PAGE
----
Hurricanes, Climate Change Policies and Electoral Accountability

60 Pages Posted: 30 May 2019

See all articles by Stefano Gagliarducci

Stefano Gagliarducci

University of Rome, Tor Vergata - Faculty of Economics; Einaudi Institute for Economics and Finance (EIEF); IZA Institute of Labor Economics

Daniele Paserman

Boston University - Department of Economics; Hebrew University of Jerusalem; National Bureau of Economic Research (NBER); IZA Institute of Labor Economics

Eleonora Patacchini

Cornell University

Multiple version iconThere are 4 versions of this paper

Date Written: May 2019

Abstract

This paper studies how politicians and voters respond to new information on the threats of climate change. Using data on the universe of federal disaster declarations between 1989 and 2014, we document that congress members from districts hit by a hurricane are more likely to support bills promoting more environmental regulation and control in the year after the disaster. The response to hurricanes does not seem to be driven by logrolling behavior or lobbysts' pressure. The change in legislative agenda is persistent over time, and it is associated with an electoral penalty in the following elections. The response is mainly promoted by representatives in safe districts, those with more experience, and those with strong pro-environment records. Our evidence thus reveals that natural disasters may trigger a permanent change in politicians' beliefs, but only those with a sufficient electoral strength or with strong ideologies are willing to engage in promoting policies with short-run costs and long-run benefits.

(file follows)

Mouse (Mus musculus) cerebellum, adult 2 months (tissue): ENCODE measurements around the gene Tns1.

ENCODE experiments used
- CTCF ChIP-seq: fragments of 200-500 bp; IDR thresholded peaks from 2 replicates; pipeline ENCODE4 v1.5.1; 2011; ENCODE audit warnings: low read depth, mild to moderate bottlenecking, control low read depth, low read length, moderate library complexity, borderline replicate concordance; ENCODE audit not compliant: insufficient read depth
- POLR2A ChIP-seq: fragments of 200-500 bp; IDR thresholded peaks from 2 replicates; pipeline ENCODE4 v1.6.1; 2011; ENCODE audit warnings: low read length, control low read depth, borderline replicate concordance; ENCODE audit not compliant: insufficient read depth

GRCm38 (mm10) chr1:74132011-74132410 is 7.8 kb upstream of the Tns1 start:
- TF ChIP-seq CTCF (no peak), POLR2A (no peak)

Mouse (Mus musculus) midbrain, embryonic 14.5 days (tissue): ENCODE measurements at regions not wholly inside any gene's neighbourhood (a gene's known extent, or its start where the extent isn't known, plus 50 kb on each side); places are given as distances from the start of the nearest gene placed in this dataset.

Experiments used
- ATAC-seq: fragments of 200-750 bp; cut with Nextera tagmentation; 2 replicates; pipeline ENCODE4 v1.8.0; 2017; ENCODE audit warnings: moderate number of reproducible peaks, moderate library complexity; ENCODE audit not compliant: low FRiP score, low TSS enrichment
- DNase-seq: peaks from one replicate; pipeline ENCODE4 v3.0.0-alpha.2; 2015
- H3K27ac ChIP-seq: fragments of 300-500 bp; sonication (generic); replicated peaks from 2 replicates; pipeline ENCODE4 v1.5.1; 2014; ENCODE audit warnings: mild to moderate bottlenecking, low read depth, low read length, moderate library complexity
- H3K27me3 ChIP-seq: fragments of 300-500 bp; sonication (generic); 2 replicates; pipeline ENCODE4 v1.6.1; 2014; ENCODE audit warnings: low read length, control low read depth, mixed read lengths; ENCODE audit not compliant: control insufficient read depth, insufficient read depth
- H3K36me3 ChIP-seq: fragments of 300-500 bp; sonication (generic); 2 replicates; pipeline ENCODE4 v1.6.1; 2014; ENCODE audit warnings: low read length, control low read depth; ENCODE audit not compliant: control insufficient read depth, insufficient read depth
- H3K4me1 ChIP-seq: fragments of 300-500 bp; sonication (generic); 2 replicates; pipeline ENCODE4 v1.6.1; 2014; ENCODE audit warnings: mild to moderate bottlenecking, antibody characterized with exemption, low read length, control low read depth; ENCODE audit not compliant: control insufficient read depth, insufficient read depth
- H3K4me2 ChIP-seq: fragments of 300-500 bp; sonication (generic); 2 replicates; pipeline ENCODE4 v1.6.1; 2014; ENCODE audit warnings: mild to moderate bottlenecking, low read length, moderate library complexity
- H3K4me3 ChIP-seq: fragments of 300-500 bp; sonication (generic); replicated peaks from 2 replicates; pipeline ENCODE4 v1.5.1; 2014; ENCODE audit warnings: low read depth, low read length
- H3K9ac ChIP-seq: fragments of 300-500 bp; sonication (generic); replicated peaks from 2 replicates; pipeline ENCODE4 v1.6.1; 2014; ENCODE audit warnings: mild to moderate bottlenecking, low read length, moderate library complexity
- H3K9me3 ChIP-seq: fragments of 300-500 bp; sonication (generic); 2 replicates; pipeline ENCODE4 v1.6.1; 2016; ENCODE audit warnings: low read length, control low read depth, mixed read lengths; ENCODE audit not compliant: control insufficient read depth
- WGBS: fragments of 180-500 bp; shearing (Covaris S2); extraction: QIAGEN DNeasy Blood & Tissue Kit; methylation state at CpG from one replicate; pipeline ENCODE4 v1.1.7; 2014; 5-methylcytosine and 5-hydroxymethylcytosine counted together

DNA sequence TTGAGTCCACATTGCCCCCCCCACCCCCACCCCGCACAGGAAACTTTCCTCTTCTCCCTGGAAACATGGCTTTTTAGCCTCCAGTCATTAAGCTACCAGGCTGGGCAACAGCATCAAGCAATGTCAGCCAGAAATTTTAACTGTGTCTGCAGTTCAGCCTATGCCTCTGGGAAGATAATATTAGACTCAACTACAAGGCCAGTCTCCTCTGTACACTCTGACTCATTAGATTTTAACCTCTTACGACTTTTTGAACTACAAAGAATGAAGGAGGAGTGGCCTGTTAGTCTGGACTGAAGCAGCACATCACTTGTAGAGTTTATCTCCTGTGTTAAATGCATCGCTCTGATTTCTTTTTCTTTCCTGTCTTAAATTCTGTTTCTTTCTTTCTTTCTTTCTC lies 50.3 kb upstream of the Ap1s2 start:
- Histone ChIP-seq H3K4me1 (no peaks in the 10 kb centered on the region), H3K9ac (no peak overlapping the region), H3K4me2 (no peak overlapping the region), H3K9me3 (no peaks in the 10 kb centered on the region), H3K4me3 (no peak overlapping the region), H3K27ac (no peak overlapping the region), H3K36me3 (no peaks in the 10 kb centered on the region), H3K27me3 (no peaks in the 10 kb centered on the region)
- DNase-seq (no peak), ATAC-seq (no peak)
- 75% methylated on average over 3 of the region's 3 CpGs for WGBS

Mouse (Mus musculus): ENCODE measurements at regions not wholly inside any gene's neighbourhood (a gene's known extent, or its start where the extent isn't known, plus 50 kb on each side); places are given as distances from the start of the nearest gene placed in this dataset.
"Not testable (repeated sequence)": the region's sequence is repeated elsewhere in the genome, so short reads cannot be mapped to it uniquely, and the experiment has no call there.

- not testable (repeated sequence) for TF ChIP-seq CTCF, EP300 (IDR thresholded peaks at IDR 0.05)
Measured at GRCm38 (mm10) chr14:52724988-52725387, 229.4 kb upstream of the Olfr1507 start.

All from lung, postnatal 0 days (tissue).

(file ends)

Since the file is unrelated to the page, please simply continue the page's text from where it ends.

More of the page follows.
Keywords: hurricanes, legislative activity, U.S. Congress

JEL Classification: D70, D72, H50, Q54

Suggested Citation

Gagliarducci, Stefano and Paserman, Daniele and Patacchini, Eleonora, Hurricanes, Climate Change Policies and Electoral Accountability (May 2019). CEPR Discussion Paper No. DP13747. Available at SSRN: https://ssrn.com/abstract=3395184

Stefano Gagliarducci (Contact Author)

University of Rome, Tor Vergata - Faculty of Economics ( email )

Via Columbia n.2
Rome, rome 00100
Italy

HOME PAGE: http://https://sites.google.com/site/stefanogagliarducci/

Einaudi Institute for Economics and Finance (EIEF) ( email )

Via Due Macelli, 73
Rome, 00187
Italy

IZA Institute of Labor Economics ( email )

P.O. Box 7240
Bonn, D-53072
Germany

Daniele Paserman

Boston University - Department of Economics ( email )

270 Bay State Road
Boston, MA 02215
United States

Hebrew University of Jerusalem

Mount Scopus
Jerusalem, IL Jerusalem 91905
Israel

National Bureau of Economic Research (NBER)

1050 Massachusetts Avenue
Cambridge, MA 02138
United States

IZA Institute of Labor Economics

P.O. Box 7240
Bonn, D-53072
Germany

Eleonora Patacchini

Cornell University ( email )

Ithaca, NY 14853
United States

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